And today I wake up in Manchester at the Malmaison. It’s a lush affair if hotels float your boat. After a bracing walk through town I stop for a smoke outside the gothic town hall
of Manchester, the venue. Guy Garvey walks past and across Albert Square. He walks like he is meant to be nowhere else in the world but where he is. Guy is the Guy from Elbow, the band du jour. It’s as good a sign as any. I know him to say hello to but for some reason I don’t. I flick my cigarette on the square and skip up the steps: there’s work to do.
At 10.30am I am on stage for Unison, in one of the many splendid rooms inside this ornate cake decoration of a building. This place was built in all its grandeur in 1887 and is often used as a film set. I spend an hour talking and reading poetry for a committed audience and then I take questions and comments from the audience. Then I run off as there’s a train to catch to London. I keep forgetting to eat whcih leaves me at the mercy of train food.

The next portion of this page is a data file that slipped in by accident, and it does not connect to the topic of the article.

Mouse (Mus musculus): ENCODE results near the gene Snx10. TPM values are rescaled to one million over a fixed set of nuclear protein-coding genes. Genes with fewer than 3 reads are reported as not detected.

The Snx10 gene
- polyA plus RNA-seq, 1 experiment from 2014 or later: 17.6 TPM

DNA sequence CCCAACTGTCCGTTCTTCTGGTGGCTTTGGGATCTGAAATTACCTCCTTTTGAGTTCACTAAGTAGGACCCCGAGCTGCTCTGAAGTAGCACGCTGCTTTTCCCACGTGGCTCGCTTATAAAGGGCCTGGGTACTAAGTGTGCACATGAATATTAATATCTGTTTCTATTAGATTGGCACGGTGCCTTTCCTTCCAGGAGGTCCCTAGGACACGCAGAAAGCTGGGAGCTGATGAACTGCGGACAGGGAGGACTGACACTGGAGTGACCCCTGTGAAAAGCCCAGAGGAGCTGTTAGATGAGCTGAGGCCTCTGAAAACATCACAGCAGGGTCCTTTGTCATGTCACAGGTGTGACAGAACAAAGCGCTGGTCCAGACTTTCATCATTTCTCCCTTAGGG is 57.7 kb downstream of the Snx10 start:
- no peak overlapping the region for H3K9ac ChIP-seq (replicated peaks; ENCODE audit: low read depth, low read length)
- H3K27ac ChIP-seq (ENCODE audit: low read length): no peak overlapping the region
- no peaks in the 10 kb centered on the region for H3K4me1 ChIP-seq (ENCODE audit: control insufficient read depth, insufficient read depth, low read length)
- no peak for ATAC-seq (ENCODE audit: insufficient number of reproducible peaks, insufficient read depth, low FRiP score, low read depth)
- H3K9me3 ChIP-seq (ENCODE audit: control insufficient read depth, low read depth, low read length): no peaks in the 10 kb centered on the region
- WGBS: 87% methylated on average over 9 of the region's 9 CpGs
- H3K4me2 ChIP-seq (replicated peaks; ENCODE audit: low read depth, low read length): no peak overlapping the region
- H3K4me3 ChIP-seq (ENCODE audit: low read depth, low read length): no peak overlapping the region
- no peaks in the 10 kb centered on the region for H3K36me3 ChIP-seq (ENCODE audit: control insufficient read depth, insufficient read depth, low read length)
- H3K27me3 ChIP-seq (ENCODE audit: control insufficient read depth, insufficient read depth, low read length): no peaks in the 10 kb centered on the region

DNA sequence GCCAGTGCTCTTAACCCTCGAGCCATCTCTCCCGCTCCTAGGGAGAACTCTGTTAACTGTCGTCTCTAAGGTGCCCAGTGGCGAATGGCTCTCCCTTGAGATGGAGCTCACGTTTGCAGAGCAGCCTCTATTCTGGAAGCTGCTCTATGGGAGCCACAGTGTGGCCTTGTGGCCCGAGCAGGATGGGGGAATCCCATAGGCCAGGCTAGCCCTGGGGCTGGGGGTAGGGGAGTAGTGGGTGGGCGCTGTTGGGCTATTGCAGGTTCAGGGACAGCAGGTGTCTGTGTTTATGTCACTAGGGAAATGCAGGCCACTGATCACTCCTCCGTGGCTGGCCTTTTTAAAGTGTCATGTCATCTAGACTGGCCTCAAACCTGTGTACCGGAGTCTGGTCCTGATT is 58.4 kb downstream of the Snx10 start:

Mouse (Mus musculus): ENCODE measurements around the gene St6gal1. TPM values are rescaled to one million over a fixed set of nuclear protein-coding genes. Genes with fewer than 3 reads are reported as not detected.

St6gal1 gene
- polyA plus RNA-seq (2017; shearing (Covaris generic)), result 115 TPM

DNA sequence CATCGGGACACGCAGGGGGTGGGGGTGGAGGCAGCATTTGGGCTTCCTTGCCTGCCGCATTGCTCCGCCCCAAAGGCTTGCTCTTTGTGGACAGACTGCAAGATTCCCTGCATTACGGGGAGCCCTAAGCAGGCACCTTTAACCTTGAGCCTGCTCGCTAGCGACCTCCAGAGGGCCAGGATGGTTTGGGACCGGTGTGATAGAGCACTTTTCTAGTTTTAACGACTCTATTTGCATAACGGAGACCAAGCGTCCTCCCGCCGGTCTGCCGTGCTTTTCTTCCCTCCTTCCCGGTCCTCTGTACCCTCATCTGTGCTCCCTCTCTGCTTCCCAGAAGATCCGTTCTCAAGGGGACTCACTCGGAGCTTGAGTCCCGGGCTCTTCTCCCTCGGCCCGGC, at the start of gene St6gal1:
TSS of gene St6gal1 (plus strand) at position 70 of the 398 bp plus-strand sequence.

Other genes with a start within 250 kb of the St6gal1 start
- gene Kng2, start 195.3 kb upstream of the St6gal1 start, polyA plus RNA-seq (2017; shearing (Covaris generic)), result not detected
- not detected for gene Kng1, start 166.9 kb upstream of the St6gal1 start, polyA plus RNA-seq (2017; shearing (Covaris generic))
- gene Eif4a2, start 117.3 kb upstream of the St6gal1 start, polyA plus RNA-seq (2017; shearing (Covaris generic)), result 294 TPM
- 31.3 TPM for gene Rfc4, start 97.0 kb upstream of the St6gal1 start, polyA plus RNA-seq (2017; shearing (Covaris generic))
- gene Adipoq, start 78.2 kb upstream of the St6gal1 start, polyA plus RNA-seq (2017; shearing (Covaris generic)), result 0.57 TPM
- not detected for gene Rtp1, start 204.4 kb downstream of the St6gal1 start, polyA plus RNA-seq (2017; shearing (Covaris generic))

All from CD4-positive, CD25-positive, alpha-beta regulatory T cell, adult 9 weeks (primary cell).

I arrive in a few hours, fully burped, back into London. It’s about 5pm and then I bounce across London to Millbank, to Tate Britain another astounding building opened in 1897. It stands on The Thames it’s columns like the arms of a great ape. “we’ve had to move the timeslot forward” the organiser says breathlessly ushering me towards the stage “you’re
on now.” The audience is full of young people in care, their foster parents, arts workers and social workers and this is an awards ceremony for those young people of Westminster and I’m the special guest speaker and it’s a wonderful gig. Both the readings today reminded me why I do what I do. After I finish reading I am presented with a large bouquet of flowers.